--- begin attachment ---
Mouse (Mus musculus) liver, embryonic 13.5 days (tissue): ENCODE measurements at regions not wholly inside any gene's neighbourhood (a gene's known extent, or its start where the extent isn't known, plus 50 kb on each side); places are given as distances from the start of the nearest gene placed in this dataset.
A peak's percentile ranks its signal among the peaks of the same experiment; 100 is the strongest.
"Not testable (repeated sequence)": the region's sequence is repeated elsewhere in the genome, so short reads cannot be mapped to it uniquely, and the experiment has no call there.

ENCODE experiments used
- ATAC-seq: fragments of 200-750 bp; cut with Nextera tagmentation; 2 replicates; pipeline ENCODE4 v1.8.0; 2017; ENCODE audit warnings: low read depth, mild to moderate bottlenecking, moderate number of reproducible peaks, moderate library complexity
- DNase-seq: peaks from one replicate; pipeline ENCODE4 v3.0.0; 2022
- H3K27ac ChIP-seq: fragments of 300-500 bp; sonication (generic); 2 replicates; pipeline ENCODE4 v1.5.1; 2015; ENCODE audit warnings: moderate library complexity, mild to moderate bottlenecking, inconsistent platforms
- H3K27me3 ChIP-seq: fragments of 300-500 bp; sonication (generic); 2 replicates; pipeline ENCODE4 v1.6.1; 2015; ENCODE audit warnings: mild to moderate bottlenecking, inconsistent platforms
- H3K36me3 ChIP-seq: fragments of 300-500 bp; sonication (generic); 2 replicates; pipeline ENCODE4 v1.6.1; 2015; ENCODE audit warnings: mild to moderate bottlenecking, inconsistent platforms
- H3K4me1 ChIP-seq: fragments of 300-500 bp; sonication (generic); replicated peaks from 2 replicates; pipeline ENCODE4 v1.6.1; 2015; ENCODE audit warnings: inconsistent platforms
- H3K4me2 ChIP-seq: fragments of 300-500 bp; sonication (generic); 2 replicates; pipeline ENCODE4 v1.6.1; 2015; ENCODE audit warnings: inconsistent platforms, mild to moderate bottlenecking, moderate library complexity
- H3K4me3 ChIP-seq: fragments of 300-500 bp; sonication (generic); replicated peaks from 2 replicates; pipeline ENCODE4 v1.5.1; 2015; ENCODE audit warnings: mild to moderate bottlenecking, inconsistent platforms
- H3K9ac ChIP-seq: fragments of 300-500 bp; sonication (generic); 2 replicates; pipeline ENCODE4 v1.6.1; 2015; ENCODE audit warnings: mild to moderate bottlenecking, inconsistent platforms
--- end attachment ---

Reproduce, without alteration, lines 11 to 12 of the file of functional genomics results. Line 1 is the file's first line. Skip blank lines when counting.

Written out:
- H3K4me2 ChIP-seq: fragments of 300-500 bp; sonication (generic); 2 replicates; pipeline ENCODE4 v1.6.1; 2015; ENCODE audit warnings: inconsistent platforms, mild to moderate bottlenecking, moderate library complexity
- H3K4me3 ChIP-seq: fragments of 300-500 bp; sonication (generic); replicated peaks from 2 replicates; pipeline ENCODE4 v1.5.1; 2015; ENCODE audit warnings: mild to moderate bottlenecking, inconsistent platforms